Paper Editorial: United, we stand… and sit

Every day at 8:25 a.m., the majority of students sleepily rise out of their chairs to stand, shifting their bodies to face the flag, putting their right hands over their hearts. Then, at the sound of a beep from the intercom, the students recite one sentence in perfect unison, the same sentence they have been saying each and every morning for more than half of their lives.

However, the ideals outlined in the Pledge of Allegiance are not held by all. We do not have a completely united nation, nor do we all believe in the same God, or in any God, for that matter. We are divided, with respect to politics, economics, education and more, and we are far from achieving liberty and justice for all.

While some choose to stand out of respect for veterans, as a result of peer pressure or for the sake of routine, others choose to sit because of laziness, preoccupation or dissatisfaction with the current state of the country. But in the grand scheme of things, whether you stand, recite or sit quietly, it shouldn’t mean much.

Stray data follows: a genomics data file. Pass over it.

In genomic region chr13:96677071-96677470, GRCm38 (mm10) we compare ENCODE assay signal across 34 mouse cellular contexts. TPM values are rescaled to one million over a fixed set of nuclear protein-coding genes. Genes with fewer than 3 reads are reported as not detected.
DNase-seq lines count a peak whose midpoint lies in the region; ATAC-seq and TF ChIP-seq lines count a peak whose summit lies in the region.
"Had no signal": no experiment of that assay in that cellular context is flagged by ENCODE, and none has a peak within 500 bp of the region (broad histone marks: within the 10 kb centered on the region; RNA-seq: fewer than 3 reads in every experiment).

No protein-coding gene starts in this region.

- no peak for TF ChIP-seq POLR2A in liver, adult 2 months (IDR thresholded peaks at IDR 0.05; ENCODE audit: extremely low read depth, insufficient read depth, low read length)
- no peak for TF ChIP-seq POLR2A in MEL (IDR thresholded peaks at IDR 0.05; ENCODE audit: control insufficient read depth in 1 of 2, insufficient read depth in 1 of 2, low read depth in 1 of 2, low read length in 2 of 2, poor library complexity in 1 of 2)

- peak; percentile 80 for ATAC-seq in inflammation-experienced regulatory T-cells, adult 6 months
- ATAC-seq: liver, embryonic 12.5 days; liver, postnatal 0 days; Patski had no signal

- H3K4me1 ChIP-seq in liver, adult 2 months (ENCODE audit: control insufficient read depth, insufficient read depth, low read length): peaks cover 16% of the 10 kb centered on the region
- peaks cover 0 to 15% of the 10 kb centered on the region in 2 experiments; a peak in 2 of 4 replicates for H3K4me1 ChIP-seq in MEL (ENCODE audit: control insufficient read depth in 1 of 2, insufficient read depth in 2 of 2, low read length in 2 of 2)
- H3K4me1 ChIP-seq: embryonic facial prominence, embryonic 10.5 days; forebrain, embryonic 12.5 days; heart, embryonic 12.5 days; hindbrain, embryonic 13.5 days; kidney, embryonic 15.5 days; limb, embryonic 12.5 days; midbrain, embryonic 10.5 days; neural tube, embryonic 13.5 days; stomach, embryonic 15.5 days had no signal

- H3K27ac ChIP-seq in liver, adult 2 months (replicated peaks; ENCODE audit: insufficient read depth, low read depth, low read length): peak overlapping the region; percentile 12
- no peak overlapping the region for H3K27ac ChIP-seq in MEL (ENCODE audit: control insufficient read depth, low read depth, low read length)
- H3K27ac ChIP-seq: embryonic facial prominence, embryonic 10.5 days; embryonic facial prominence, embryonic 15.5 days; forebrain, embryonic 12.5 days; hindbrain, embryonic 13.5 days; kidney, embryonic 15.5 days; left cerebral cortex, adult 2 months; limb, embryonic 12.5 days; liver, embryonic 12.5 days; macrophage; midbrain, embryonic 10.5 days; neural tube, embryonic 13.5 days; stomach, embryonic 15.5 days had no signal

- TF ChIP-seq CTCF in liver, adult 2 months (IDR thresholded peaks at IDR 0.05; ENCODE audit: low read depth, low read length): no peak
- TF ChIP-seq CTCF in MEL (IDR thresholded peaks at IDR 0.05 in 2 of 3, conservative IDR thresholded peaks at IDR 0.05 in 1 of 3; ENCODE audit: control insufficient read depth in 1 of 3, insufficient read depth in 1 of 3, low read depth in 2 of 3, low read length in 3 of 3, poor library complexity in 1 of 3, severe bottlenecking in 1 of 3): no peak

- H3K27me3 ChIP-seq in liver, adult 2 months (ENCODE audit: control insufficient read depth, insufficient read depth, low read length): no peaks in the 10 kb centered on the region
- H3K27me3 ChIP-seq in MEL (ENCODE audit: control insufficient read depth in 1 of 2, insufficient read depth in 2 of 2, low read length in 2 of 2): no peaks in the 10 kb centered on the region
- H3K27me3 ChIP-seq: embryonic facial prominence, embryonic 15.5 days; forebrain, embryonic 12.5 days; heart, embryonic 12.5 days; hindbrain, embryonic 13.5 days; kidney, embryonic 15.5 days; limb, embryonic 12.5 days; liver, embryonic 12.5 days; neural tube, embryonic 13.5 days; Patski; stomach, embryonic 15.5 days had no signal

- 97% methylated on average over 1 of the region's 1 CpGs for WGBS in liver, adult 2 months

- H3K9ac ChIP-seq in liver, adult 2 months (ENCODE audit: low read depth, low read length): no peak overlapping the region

Saying the Pledge is not a measurement of how patriotic you are — the Pledge is simply a universal statement that attempts to unite the American people under a singular utopian ideal. True patriotism is shown in the actions that you take, not in the words that you recite as part of a daily routine.

When you go out and show appreciation and kindness to veterans, participate in and support rallies for equality, involve yourself in local, even national politics or attempt to understand those who are different from you, you are demonstrating patriotism.

Saying the Pledge is a kind and respectful gesture, but not saying it doesn’t mean one isn’t patriotic. It’s what happens after you say it, or don’t, that shows one’s true dedication to the future of our country, to a future that comes closer to the shining ideal.